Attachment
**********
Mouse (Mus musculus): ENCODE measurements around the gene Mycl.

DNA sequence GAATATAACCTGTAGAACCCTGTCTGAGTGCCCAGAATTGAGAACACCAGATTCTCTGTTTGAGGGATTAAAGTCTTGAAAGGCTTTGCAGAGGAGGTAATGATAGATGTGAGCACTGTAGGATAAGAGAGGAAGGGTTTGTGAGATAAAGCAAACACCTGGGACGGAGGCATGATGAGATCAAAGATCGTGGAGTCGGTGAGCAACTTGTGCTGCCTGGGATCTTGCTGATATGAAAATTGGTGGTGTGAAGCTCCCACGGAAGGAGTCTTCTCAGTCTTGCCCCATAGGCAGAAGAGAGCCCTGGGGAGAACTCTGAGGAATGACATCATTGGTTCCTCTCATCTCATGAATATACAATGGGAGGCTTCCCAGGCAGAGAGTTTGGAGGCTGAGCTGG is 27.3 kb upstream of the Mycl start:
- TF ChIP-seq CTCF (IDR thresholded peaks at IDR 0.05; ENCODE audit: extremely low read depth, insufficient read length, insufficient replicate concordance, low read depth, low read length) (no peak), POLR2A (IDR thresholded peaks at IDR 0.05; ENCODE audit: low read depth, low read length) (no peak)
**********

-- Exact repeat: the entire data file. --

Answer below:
Mouse (Mus musculus): ENCODE measurements around the gene Mycl.

DNA sequence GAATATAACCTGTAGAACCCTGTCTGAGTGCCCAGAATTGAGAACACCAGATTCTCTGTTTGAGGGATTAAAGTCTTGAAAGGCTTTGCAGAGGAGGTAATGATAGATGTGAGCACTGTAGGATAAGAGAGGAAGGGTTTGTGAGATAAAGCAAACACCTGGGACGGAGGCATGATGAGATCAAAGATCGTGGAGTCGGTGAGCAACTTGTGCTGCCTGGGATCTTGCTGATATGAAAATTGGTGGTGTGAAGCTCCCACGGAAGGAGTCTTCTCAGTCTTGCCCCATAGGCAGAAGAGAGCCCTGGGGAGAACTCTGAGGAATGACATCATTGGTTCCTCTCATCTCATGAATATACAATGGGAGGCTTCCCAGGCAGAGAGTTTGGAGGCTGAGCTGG is 27.3 kb upstream of the Mycl start:
- TF ChIP-seq CTCF (IDR thresholded peaks at IDR 0.05; ENCODE audit: extremely low read depth, insufficient read length, insufficient replicate concordance, low read depth, low read length) (no peak), POLR2A (IDR thresholded peaks at IDR 0.05; ENCODE audit: low read depth, low read length) (no peak)